This work, which was sponsored by a grant from the National Science Foundation, is in the preliminary stages, and the Ohio State researchers will continue to develop it mathematically. But even before then, they hope other physicists will explore the new theory as well.


Story Source:

The above story is based on materials provided by Ohio State University. Note: Materials may be edited for content and length.


Cite This Page:

Ohio State University. "New Model Of Atomic Forces May Help Explain Proton Structure." ScienceDaily. ScienceDaily, 24 April 1998. <www.sciencedaily.com/releases/1998/04/980424032133.htm>.
Ohio State University. (1998, April 24). New Model Of Atomic Forces May Help Explain Proton Structure. ScienceDaily. Retrieved August 28, 2014 from www.sciencedaily.com/releases/1998/04/980424032133.htm
Ohio State University. "New Model Of Atomic Forces May Help Explain Proton Structure." ScienceDaily. www.sciencedaily.com/releases/1998/04/980424032133.htm (accessed August 28, 2014).

Share This




More Matter & Energy News

Thursday, August 28, 2014

Featured Research

from universities, journals, and other organizations


Featured Videos

from AP, Reuters, AFP, and other news services

Australian Airlines Relax Phone Ban Too

Australian Airlines Relax Phone Ban Too

Reuters - Business Video Online (Aug. 26, 2014) Qantas and Virgin say passengers can use their smartphones and tablets throughout flights after a regulator relaxed a ban on electronic devices during take-off and landing. As Hayley Platt reports the move comes as the two domestic rivals are expected to post annual net losses later this week. Video provided by Reuters
Powered by NewsLook.com
Hurricane Marie Brings Big Waves to California Coast

Hurricane Marie Brings Big Waves to California Coast

Reuters - US Online Video (Aug. 26, 2014) Huge waves generated by Hurricane Marie hit the Southern California coast. Rough Cut (no reporter narration). Video provided by Reuters
Powered by NewsLook.com
Chinese Researchers Might Be Creating Supersonic Submarine

Chinese Researchers Might Be Creating Supersonic Submarine

Newsy (Aug. 26, 2014) Chinese researchers have expanded on Cold War-era tech and are closer to building a submarine that could reach the speed of sound. Video provided by Newsy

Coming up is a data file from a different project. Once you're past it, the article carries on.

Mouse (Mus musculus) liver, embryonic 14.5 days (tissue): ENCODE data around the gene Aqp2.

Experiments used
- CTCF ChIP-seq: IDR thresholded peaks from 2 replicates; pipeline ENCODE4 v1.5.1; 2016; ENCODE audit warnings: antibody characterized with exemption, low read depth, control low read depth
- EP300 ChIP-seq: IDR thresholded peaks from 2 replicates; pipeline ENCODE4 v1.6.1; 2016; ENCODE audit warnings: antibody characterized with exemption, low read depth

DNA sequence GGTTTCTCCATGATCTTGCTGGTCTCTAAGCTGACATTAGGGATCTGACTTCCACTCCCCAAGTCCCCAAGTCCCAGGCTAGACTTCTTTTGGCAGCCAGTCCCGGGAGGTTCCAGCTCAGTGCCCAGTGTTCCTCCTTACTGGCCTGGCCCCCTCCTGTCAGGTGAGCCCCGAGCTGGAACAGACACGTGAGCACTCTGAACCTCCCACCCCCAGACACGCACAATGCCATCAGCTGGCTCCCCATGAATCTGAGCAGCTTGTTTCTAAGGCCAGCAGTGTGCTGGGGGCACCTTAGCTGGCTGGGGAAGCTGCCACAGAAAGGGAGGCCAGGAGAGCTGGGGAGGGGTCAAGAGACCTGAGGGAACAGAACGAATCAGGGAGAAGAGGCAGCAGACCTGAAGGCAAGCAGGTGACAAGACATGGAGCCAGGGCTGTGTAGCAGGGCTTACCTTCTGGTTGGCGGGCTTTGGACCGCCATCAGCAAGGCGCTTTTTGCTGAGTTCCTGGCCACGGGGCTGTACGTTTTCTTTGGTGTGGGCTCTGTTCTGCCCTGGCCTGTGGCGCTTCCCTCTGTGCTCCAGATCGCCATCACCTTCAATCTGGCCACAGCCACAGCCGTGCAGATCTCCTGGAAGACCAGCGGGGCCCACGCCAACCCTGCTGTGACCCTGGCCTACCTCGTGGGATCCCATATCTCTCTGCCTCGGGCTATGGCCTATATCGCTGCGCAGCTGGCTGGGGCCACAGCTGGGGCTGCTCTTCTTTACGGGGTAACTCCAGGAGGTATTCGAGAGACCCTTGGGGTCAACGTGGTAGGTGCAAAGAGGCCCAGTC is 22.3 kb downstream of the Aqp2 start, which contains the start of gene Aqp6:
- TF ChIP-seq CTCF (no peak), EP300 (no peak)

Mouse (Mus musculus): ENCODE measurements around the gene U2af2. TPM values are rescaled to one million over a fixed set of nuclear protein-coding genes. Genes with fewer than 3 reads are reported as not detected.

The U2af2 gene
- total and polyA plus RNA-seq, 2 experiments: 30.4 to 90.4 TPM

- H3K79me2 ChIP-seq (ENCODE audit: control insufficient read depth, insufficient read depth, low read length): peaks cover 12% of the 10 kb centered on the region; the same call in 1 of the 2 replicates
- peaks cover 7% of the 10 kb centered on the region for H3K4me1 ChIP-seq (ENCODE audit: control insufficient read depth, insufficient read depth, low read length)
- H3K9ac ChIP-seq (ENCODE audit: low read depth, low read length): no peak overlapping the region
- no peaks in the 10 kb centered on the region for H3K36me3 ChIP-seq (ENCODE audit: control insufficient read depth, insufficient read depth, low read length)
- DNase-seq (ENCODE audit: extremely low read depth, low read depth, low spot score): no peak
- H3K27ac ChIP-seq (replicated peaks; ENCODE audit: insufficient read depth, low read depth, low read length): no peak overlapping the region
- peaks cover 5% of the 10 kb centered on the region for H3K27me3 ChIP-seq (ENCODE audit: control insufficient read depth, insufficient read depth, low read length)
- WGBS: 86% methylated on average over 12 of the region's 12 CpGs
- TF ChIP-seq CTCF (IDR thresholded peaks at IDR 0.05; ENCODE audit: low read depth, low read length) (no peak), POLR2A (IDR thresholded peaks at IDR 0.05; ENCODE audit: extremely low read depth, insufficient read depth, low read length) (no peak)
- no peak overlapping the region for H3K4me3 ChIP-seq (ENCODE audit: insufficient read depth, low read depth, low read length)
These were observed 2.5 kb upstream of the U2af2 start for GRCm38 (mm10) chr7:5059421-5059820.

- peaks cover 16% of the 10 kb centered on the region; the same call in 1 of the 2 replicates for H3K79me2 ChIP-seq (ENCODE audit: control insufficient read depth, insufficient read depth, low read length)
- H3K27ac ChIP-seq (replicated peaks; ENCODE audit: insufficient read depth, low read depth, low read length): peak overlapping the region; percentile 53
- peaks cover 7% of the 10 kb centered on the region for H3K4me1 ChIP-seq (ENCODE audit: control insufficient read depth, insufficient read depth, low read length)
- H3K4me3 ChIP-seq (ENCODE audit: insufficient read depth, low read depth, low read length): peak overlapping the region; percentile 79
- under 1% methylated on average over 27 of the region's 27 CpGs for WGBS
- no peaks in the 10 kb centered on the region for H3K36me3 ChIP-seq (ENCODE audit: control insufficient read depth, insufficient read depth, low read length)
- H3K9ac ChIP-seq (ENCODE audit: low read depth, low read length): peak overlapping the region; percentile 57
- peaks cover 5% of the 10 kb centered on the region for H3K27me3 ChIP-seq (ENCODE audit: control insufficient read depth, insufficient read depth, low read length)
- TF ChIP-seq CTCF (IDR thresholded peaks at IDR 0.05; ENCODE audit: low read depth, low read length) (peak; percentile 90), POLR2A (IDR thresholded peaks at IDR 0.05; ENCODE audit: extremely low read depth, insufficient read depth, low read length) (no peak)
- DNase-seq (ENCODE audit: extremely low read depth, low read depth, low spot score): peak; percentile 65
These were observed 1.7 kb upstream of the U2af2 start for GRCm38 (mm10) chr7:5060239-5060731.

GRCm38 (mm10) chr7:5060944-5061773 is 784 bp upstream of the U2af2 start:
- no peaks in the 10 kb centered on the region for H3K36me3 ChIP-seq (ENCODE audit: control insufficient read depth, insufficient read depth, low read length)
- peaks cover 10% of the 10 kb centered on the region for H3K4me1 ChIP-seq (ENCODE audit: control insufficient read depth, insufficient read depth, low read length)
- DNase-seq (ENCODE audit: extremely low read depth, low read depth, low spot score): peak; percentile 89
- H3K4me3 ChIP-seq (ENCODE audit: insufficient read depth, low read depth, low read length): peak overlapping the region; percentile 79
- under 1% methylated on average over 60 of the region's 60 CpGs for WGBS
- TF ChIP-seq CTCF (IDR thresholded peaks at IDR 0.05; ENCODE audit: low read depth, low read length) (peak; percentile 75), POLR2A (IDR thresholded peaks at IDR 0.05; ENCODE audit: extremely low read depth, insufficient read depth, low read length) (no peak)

Powered by NewsLook.com
Breakingviews: India Coal Strained by Supreme Court Ruling

Breakingviews: India Coal Strained by Supreme Court Ruling

Reuters - Business Video Online (Aug. 26, 2014) An acute coal shortage is likely to be aggravated as India's supreme court declared government coal allocations illegal, says Breakingviews' Peter Thal Larsen. Video provided by Reuters
Powered by NewsLook.com

Search ScienceDaily

Number of stories in archives: 140,361

Find with keyword(s):
Enter a keyword or phrase to search ScienceDaily for related topics and research stories.

Save/Print:
Share:

Breaking News:
from the past week

In Other News

... from NewsDaily.com

Science News

Health News

Environment News

Technology News



Save/Print:
Share:

Free Subscriptions


Get the latest science news with ScienceDaily's free email newsletters, updated daily and weekly. Or view hourly updated newsfeeds in your RSS reader:

Get Social & Mobile


Keep up to date with the latest news from ScienceDaily via social networks and mobile apps:

Have Feedback?


Tell us what you think of ScienceDaily -- we welcome both positive and negative comments. Have any problems using the site? Questions?
Mobile: iPhone Android Web
Follow: Facebook Twitter Google+
Subscribe: RSS Feeds Email Newsletters
Latest Headlines Health & Medicine Mind & Brain Space & Time Matter & Energy Computers & Math Plants & Animals Earth & Climate Fossils & Ruins